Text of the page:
But if there’s anything I’ve learned since becoming a mom, it’s that you don’t “go back to normal.” You need to find a new normal. Your life has changed—and so has your body. And that isn’t a bad thing.
Of course, we must do what we can to stay healthy. It isn’t a positive thing to ignore good nutrition and cease being active out of laziness or even distraction. But the focus should be a well-functioning body—not a good-looking one.
The fact is that the female body is not made to be looked at. It isn’t made to fit a Photoshop mold. And it certainly isn’t made to stay the same as life happens.
Though it’s an unpopular notion, the female body is meant to be given. We give ourselves to our husbands in the marital embrace. We give ourselves to ourselves when we maintain a healthy lifestyle and appreciate our appearance. We give ourselves to our neighbors when we spend our time and energy serving them. And, in such a profound and unmatchable way, we give ourselves to our children as we grow, nourish, and protect them from conception and throughout their lives.
When we focus on what we can give—and what we have given—instead of what we look like, it is a lot easier to see the beauty in our postpartum bodies. Those stretch marks and the loose skin exist because your body grew beyond the bounds of itself to accommodate a growing child, and to shelter her, in a warm, safe place, from a world she wasn’t ready for just yet. The extra padding on your thighs is there as a cushion for your child—one that will help nourish her as she grows in the womb, but also give her a soft place to land and hold onto as she learns to navigate life. The breasts that can’t seem to decide on a consistent shape, color, consistency, or size are working hard to feed your little one—and it is okay if this effort permanently alters their look, because it has significantly altered their purpose.
Motherhood has taught me many invaluable lessons, but one of them is to see the imperfections of my body and appreciate the miracle that left them on me. I can’t wish them away without wishing away the real privilege that gave them to me, and I would never want that.
Aside from just the physical, mommy image can haunt our minds with constant questions. Am I doing this right? Should I have tried harder? What will the neighbor think? Why can’t I keep my patience? How many times will I screw this up before I finally just get it right?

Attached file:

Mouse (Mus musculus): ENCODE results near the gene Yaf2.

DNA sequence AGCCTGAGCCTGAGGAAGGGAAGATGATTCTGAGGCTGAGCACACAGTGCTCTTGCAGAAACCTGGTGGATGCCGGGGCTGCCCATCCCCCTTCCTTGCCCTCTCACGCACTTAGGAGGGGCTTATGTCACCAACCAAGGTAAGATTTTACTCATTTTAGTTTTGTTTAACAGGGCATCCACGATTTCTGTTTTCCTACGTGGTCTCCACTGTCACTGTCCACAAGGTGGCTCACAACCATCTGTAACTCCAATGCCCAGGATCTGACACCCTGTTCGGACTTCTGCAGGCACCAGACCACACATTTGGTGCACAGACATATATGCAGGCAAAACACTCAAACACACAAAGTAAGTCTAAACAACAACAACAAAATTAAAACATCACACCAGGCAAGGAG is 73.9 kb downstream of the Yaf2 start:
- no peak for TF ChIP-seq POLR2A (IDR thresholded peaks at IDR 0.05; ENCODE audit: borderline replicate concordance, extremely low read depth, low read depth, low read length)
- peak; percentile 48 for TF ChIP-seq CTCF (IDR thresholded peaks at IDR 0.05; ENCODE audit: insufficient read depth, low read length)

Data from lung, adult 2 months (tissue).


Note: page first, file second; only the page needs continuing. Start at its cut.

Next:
It is so, so hard to get past these thoughts. The first step is tuning everyone else’s judgmental questions out—because, like an annoying song, they can easily get stuck in our heads, to be repeated in our thoughts thousands of times until we just can’t shake them. I have had to learn to take advice gratefully, analyze it personally, and set aside what doesn’t work—no complications involved. This exercise both helps ease my doubts (hey, I tried, right?) and tune out the outside influences that make me question myself.
In innumerable ways, many of us feel pressured, judged, and shamed as mothers at one point or another. This is a fault of modern culture—and we need to get better about withholding judgment against one another. However, we also need to know that motherhood is about toughening up and finding your own sense of confidence and natural ability. Do not let others’ judgments affect how you feel about your family and your inner and outer self.
So what does your mommy image look like? Is your view of yourself as a mother tickled pink, mottled brown, or queasy green? We can all work on ourselves, and we can all work on how we view ourselves. You are deserving of your own respect. If you’ve lost it, how can you get it back?
When you find a way—by meditating, praying, repeating uplifting mantras, seeking support from others, or whatever works for you—please own it. Own that self-respect and know that your mommy image is one that you truly deserve. Because you are among the world’s superheroes.